Where was I? Oh, right – if the Oilers aren’t in a position to put players with him with whom he can succeed, then I’m not sure why he’d want to be in Edmonton. It’s hard to blame the Oilers if they’ve decided that Hall, RNH, Eberle and Yakupov are the rock on which they’ll build their church. It’s not a criticism of him either – he’s made $40MM and you only get so many seasons in the NHL and scoring’s fun and winning’s fun. To quote the great philosopher Chris Pronger, it is what it is.

    If I was him, I’d want to find out if I still had being a 60+ point guy who can contribute to a really good team in me. If that’s the case, it’s hard to think of an offer from Edmonton that would make sense – it’s not going to be a life changing amount of money and, judging by his production, the fit hasn’t seemed to be there for three years. If I’m done as a point producer in the NHL, so be it – it happens to everyone eventually – but I wouldn’t want to be 38, sitting in a cafe beside the Vltava drinking a beer and wondering what would have happened if I’d left Edmonton.

    I’m not entirely unhappy that he seems very likely to be leaving – I’m very curious to see if someone, somewhere, can figure out how to make him produce offensively again and justify my third year of faith that he’ll turn it around. At the same time, he’s a historically significant Oiler, in the top ten all-time in assists, points and power play goals, who scored and set up some huge goals in the 2006 playoff push and run. I’m a little too young to comment on where he sits on the Oilers all-time list of exciting players to watch but it wouldn’t stun me if he’s a medalist. He’s been a real bright spot during some awfully dark years for the Oilers.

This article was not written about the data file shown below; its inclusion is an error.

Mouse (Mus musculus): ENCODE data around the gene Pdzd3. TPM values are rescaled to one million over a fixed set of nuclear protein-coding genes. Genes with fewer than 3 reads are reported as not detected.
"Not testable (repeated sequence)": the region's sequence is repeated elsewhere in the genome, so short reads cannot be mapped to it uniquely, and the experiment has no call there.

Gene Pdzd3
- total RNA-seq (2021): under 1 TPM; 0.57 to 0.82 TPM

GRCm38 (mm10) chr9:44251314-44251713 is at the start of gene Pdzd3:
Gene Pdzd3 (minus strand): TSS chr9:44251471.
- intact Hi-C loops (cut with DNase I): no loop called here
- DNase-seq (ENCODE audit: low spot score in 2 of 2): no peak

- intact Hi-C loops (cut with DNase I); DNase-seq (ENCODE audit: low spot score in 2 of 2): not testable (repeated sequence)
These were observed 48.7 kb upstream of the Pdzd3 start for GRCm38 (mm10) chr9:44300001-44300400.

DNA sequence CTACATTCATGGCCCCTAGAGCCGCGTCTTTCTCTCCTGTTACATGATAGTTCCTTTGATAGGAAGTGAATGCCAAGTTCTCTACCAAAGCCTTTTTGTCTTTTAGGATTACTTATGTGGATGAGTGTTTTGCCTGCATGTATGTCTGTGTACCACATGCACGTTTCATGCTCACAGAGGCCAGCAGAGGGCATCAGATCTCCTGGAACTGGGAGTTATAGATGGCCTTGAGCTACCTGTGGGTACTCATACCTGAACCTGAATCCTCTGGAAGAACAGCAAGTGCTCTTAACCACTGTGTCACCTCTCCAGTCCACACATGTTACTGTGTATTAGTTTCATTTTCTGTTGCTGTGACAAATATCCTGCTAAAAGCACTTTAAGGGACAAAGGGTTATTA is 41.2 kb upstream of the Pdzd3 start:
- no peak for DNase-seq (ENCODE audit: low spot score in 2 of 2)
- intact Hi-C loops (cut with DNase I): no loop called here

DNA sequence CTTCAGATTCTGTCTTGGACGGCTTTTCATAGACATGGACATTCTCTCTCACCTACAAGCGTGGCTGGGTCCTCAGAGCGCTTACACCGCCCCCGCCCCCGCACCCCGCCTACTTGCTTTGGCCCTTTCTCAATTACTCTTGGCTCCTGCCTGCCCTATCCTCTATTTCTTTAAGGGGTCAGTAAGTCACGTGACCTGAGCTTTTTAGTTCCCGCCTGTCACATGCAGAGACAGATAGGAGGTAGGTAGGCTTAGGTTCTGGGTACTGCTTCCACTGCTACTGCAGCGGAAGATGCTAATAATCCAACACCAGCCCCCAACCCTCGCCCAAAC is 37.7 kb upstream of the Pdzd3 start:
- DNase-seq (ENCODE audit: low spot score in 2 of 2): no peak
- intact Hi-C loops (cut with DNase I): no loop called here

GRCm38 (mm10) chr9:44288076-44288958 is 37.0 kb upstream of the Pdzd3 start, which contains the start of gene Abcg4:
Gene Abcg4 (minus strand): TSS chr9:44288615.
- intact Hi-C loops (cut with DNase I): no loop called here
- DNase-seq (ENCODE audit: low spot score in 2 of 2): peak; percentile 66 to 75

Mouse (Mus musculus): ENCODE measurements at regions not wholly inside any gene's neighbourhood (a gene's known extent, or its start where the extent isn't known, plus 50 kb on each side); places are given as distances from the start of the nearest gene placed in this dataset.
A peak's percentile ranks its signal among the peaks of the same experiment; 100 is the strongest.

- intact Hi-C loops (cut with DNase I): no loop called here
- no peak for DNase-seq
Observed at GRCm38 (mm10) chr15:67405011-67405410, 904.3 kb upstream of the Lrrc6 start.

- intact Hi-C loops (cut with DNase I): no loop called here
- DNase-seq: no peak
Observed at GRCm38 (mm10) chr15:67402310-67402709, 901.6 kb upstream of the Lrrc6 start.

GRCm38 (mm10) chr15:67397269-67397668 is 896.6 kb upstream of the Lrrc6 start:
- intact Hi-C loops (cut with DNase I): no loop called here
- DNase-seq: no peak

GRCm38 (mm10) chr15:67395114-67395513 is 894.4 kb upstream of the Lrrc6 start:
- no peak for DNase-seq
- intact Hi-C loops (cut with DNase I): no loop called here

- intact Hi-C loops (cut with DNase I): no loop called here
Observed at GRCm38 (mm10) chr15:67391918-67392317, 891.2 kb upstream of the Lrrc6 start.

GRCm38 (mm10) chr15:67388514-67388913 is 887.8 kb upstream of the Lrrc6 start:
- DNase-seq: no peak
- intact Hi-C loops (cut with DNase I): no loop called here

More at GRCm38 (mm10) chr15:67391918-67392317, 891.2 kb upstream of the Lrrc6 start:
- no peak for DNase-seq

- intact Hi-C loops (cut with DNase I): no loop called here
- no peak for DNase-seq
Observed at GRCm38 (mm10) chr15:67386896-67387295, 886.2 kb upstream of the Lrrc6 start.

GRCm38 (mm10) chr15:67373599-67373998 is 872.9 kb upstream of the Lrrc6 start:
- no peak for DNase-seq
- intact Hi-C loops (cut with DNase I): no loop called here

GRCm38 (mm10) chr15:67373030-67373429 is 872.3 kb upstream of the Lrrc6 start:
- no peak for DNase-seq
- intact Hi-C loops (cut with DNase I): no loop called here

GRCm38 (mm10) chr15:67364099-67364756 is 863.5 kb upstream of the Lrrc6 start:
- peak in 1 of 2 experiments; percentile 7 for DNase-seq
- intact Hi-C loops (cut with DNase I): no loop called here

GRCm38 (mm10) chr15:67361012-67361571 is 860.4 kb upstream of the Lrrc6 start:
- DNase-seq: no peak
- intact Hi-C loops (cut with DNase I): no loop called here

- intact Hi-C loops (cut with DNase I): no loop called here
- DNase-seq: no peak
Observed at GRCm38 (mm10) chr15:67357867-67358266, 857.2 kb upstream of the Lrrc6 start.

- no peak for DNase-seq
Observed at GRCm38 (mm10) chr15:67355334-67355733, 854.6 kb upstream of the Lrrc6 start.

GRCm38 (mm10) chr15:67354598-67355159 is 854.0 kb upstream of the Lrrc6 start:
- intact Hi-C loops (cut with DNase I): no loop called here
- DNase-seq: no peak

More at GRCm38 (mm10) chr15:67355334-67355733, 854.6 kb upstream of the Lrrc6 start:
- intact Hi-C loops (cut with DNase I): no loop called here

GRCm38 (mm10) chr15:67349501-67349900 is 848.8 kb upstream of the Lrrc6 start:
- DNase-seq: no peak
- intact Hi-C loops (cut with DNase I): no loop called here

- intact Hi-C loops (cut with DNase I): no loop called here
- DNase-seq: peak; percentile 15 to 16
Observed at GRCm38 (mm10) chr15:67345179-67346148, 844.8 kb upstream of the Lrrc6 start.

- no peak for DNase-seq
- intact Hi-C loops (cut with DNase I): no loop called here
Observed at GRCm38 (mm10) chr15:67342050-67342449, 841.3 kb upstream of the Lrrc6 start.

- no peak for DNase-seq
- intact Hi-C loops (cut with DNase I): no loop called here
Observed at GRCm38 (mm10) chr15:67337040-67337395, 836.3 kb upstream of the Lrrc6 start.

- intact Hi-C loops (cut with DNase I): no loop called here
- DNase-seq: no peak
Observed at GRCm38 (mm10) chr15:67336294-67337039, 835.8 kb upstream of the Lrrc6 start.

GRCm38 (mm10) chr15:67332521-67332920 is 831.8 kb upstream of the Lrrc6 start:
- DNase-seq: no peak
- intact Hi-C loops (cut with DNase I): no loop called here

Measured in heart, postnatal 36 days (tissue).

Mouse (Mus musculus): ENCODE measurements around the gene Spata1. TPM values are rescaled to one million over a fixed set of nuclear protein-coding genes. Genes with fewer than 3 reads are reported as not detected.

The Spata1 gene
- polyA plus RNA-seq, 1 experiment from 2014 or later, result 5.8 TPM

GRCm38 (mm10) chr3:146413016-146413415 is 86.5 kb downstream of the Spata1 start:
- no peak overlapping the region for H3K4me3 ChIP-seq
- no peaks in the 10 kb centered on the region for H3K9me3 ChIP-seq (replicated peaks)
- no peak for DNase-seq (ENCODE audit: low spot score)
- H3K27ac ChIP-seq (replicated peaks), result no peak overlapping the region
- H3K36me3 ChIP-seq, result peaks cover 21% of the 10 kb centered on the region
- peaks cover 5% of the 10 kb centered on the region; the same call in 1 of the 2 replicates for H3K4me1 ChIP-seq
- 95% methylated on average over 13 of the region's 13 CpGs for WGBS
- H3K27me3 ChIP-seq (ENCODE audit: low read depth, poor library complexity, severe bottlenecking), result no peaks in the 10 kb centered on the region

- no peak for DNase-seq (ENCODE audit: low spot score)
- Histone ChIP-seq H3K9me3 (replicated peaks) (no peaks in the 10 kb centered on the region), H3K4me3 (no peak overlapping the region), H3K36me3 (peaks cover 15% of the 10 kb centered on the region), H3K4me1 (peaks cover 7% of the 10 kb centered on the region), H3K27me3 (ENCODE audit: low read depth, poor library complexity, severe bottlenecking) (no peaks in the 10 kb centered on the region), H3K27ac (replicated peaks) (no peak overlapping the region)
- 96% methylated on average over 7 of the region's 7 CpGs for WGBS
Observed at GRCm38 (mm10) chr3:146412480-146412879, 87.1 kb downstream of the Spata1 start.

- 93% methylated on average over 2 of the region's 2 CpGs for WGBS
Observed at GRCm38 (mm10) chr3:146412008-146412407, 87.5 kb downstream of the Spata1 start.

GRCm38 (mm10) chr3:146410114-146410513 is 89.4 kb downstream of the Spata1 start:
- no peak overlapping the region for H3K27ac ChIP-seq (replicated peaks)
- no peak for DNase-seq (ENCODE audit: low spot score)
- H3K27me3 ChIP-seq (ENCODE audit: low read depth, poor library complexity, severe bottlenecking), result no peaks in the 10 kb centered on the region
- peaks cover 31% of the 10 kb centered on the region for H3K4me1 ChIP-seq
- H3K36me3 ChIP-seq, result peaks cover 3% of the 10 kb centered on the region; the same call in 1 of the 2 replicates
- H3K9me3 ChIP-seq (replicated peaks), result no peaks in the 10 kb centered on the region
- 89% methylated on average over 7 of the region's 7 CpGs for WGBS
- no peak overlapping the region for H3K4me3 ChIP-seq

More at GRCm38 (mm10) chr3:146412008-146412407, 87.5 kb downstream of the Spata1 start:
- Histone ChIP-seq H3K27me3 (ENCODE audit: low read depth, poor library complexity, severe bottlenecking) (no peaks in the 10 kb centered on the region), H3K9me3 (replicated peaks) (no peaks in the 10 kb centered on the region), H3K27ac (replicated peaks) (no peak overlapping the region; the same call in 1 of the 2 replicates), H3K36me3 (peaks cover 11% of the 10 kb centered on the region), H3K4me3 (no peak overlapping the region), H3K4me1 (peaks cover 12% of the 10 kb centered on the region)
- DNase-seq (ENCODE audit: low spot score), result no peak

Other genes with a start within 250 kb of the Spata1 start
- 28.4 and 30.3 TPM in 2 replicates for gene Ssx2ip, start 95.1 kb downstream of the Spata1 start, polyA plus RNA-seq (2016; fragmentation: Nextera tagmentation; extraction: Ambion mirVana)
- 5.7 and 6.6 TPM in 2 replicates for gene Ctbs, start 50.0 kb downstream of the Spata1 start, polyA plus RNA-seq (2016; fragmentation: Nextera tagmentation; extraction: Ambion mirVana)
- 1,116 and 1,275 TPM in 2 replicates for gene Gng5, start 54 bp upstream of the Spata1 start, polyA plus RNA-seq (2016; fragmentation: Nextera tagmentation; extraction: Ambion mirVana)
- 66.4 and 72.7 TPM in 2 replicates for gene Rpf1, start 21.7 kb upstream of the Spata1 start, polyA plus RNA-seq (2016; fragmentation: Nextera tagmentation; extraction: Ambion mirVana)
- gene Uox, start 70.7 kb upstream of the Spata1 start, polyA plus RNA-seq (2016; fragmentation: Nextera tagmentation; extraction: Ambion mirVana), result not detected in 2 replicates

Wherever he lands, within reason (sorry Vancouver), I’ll have my rooting interest for the playoffs. Here’s hoping it’s San Jose.

    Email Tyler Dellow at tyler@mc79hockey.com


    5 Responses to Na Zdraví

    1. ryan
      February 26, 2014 at

      sedins + luongo + hemsky and it still wouldn’t convince you? tough sell.

    2. Tyson
      February 26, 2014 at

      For some reason, I’m wishing you didn’t write this article. Perhaps I’m overestimating your influence over GMs in the league or underestimating their staff’s ability to see the same thing.

      ie. I don’t think illuminating the exact fit needed to have Hemsky produce helps his trade value.

    3. Caleb
      February 27, 2014 at

      Really cool post, obviously Hemsky is a fun an interesting case in Edmonton.

      I wonder though, is it possible to compare maybe using heat maps like Chris Boyle does in his work to see where Hemsky was taking shots or where shots were being taken when Hemsky was on the ice from 05-11 and compare that to his last three years in Edmonton? I don’t know if this has already been done or not, I’ve never seen it, but could that provide some light at all to help explain his on-ice sh%?